EP 32 – Déjà Vu | Bonus Episode

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Description

The winner of last month’s Patreon poll is today’s episode, Déjà vu, the phenomenon translates to “already seen”. Today we shall discuss some of the explanations and theories behind the reasoning for this odd experience. We’ve all had our own moments with Déjà vu, but the question as to why or how it happens. So perhaps this episode shall enlighten some answers for these lingering questions.

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DEJA VU APRIL PATREON POLL

Déjà vu, what exactly is Deja Vu? We’ve all experienced it before, in some way or another; I mean the translation of the phrase literally means “already seen”. So at its core, it can truly relate to anyone. There are deviations when it comes to Deja Vu experiences, with some people seeing the event with a paranormal lens. Either seeing it as a type of prophetic sight or precognition. While the other half of the discussion falls under the scientific side of things. Research leans towards the idea that this is made by memory recollection, issues with our brains and even illness that is inherent.

In fact, while we’ll briefly talk about the ideas within the paranormal camp, most of what we shall be bringing up falls under the scientific umbrella, as like many unexplained phenomena, there are several theories and possibilities out there. So let’s begin with that brief paranormal aspect of these events, and the sort of relations that come from it.


PARANORMAL

Again, with the more supernatural side of the argument. Deja Vu is close to other mental phenomena such as precognition, prophecy or future-sight. This can often times be attributed to those believed to have some sort of higher insight, a connection to energies unseen or possibly a link to some higher power, such as oracles in ancient times. The distinction between however, is that Deja Vu is clearly the sensation of reliving or revisiting a moment of time. As most of these abilities are associated with glimpsing the future in some way.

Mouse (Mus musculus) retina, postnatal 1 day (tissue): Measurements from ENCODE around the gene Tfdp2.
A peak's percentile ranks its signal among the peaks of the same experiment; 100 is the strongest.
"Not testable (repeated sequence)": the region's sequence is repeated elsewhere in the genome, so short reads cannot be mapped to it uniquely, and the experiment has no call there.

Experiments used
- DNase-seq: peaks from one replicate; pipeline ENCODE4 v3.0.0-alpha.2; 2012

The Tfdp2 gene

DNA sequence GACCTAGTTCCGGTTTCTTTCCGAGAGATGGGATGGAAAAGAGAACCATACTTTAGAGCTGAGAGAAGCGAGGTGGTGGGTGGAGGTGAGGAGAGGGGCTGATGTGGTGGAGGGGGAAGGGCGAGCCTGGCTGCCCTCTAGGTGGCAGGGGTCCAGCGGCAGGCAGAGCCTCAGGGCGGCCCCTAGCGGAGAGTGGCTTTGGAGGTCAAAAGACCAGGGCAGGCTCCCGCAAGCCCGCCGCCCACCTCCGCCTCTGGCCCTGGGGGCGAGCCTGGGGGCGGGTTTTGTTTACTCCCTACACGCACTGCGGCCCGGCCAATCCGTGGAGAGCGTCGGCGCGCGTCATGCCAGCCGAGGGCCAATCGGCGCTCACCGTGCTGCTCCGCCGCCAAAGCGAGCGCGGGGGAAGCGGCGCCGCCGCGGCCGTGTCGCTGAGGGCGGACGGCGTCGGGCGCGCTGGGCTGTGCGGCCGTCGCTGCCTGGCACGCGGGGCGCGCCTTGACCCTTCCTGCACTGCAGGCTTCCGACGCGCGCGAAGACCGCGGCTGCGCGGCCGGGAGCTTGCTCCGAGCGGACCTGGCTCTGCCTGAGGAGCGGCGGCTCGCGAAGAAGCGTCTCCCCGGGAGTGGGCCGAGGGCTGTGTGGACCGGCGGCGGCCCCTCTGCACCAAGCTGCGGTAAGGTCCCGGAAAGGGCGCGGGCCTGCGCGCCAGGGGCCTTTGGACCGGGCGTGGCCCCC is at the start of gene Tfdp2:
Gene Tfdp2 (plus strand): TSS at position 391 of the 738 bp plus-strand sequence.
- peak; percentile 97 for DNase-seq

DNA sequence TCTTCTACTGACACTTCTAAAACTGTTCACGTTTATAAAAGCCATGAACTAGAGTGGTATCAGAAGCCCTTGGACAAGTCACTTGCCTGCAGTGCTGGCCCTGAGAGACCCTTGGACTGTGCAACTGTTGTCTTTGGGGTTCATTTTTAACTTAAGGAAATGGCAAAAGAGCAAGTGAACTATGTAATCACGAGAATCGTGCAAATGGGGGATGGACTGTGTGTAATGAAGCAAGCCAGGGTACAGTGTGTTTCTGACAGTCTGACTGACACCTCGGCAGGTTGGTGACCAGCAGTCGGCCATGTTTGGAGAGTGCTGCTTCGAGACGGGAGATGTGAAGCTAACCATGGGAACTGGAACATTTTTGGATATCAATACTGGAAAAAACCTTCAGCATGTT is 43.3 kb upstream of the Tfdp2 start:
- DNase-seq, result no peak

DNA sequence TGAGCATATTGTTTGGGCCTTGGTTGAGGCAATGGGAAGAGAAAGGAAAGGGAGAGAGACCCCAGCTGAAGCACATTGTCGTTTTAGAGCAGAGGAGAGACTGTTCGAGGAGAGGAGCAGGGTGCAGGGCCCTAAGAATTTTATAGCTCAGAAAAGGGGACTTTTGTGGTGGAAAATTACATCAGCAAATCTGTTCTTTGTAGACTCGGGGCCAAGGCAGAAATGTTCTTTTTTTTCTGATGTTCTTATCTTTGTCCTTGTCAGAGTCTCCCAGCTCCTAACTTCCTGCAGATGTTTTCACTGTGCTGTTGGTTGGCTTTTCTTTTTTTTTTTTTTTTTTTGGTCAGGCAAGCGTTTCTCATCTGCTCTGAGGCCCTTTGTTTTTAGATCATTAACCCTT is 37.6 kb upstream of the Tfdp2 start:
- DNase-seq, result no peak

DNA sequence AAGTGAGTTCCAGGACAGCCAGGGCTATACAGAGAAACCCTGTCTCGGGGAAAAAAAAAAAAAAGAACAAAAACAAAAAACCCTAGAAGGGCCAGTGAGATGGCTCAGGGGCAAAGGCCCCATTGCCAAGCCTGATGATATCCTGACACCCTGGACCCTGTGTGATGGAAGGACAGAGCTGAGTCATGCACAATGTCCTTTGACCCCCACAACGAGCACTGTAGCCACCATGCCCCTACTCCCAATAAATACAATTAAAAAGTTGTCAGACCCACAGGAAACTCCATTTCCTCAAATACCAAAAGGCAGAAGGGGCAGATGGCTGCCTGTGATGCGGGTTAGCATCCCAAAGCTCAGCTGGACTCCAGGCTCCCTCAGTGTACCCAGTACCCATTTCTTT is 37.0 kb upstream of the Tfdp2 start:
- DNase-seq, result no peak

Some believe that perhaps these future moments are unknown by the individual. Such as in dreams, so that in turn once the event occurs, so to does the sensation of Deja Vu. Like most of the arguments relating to Deja Vu, these are just theories. Even more so since there isn’t any solid scientific evidence to support these claims. The only thing going for this side, is the belief and practice of such abilities goes back several centuries. Regardless of the validity of the claims, that sort of history still warrants some respect and consideration. 


SCIENTIFIC SIDE

Now, with the scientific side, there are two types of déjà vu that are recognized throughout the science community. The first, being pathological déjà vu, like with epilepsy. It is also the one that can sometimes last for a longer duration or with more frequency. Pathological Deja Vu, hallucinations and symptoms that could indicate a potential underlying neurological or psychiatric illness.

The second type of Deja Vu out there, is the non-pathological type. More common with healthier people, and accounts for around two-thirds of those who experience déjà vu. Those with increased experience stimulation such as traveling or watching movies, are also more likely to have experiences than those who don’t. More so, being in a compromising moment in life or being under a lot of stress, is known with people who experience déjà vu;  and with some research its been determined that déjà vu also decreases along with age.